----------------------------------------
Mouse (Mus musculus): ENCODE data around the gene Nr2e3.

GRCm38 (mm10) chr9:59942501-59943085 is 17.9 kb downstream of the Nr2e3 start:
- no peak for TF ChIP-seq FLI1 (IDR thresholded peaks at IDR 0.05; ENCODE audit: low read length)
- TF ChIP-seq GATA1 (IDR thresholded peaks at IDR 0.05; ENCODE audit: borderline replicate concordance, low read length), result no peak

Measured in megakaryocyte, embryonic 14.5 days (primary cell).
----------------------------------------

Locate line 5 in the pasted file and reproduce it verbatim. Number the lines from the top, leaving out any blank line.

Measured in megakaryocyte, embryonic 14.5 days (primary cell).